a pandowdy party


Everyone knows that apple-picking, and the inevitable fact that you have about 10 to 20 pounds more than you know what to do with, involves dessert-making in some form or  another.

Now, normally you'd expect a pie, maybe a crisp (HEAVENS), possibly even a batch of lopsided dumplings. Are there any other kind?

Oh no. Not this time, we said. We need something on the slightly unconventional side, something with a funny-weird name (have you ever had a buckle? a grunt? a SLUMP?) -- so, as per the King Arthur Flour Baking Companion's suggestion (this encyclopedia-sized book, originally bought for the elusive Banoffee Pie recipe, covers it all, from bagels, to the perfect pie crust and everything in between), we went the route of the pandowdy, a deep-dish spiced apple dessert known for its molasses and rich crust.

So despite the big unknown of pandowdy, we figured it would be pretty damn difficult to go wrong with fresh Granny Smith apples, cinnamon, etc. You get the picture.

It's time to preheat your oven to 425 degrees.

To get started on this traditional American dish (which dates back to the 1800's, so claims Arthur), which is said to be a cross between a pudding and a pie, follow your favorite piecrust recipe for one double-crust 9-inch pie. We just followed Arthur's recipe for a medium-flake piecrust and substituted whole wheat flour for regular white.

Divide your dough into two pieces, one slightly bigger than the other. Roll out your bigger piece to fit the bottom of a casserole dish, about 9x9-inch. (Ahem. We are newly married and though our kitchen is pretty stocked, we have yet to buy ourselves a casserole dish and, frankly, I'm not sure we ever will. We used a pie pan, which may or may not have pushed this closer to the pie side of the pudding/pie comparison. Nonetheless, it was glorious.)

Cute Colin's cute hands.

While cute Colin made sure the edges were all neatly tucked, I was hard at work coring and peeling our apples. You will need 7-8, preferably on the bigger side, or about 9 cups in total. When they're all peeled, you can cut them into quarter-inch slices. 

In a big bowl, toss your apple slices with 1/2 cup granulated sugar, 1/4 teaspoon salt, 1/4 teaspoon cinnamon, and 1/4 nutmeg. I admit I snuck a slice or two (or five) when they were in this state. Sooo good.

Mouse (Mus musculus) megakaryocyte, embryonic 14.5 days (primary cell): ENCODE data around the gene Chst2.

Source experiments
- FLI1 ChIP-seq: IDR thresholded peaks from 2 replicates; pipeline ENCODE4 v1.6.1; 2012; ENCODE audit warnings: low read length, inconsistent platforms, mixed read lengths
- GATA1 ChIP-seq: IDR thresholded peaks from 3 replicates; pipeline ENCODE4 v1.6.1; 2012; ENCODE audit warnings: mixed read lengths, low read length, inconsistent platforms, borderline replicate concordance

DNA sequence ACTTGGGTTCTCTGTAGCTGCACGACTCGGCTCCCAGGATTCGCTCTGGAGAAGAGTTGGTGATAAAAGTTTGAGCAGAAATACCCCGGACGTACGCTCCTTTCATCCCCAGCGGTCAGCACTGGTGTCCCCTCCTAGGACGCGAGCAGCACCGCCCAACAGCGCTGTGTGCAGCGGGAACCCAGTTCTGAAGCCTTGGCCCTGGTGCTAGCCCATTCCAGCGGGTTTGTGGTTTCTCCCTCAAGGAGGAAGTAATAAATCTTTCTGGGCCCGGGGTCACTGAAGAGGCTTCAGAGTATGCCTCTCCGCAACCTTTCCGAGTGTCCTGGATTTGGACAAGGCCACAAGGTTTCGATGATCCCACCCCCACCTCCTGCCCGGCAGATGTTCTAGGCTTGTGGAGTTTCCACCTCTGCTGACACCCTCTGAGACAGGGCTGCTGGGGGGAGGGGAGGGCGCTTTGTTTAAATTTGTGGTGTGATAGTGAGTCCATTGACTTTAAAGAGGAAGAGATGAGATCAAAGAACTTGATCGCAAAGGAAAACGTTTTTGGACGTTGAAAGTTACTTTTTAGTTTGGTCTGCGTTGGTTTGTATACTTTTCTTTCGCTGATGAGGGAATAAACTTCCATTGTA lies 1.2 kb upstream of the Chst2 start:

Scoop your apples into the bottom of your pan (or casserole dish, or really any ovensafe dish you have handy). Next, mix together a quarter cup of water with a half a cup of either molasses or maple syrup. (We went syrup!) Pour this mixture over your apples. Then dot with three tablespoons of butter, cut into bits and evenly dispersed.

It is now time to roll out your second piece of dough (if you haven't already), and fit it over the apple mixture. Brush the edge of the bottom crust with milk, and squeeze together the edges of both crusts. Also brush the top crust with milk, and sprinkle with sugar, if desired. We desired, as you can see.

So, I know what you're thinking: that looks an awful-lot like a plain ol' pie. And, you're right. It totally does. So if the main thing that separates the pandowdy from the pie is the shape of the pan in which it's baked, well. Beats me why we don't just call it all by the same name. However--there is one final post-bake step when things get a liiiittle crazy, and a little more pandowdy-ish. Hang tight.

Bake in your oven for 45 minutes, then decrease heat to 325 degrees and continue to bake until crust is "well browned." King Arthur notes that the initial forty-five may be enough to complete this mission to brown, but that each oven is different. Thanks, Art, you're a pal.

After about 40 minutes, our guy looked like this:

I know, I know. Still a pie, still a pie. BUT, we're almost to the good stuff. Let your pandowdy cool for about five minutes upon removal. Then! Take a knife and "slash, in a random pattern, all the way through the pandowdy. With a fork and spoon, gently lift pieces of crust from the bottom and submerge pieces of the top crust; in effect, you're really messing the whole thing up." Well, I'll say we are! But it was actually sort of, well, fun. You get to bake a fake pie, play with it, then eat it. Who's complaining?

The bottom pieces of crust are super sweet from the baking, and the top pieces (now submerged) begin to absorb what's left of your syrup/molasses mixture, all while incorporating with the cooked apples, bringing it to that pudding-texture earlier described. All in all, a successful dish, and one we will have to try again when the proper (pandowdy) pan is available.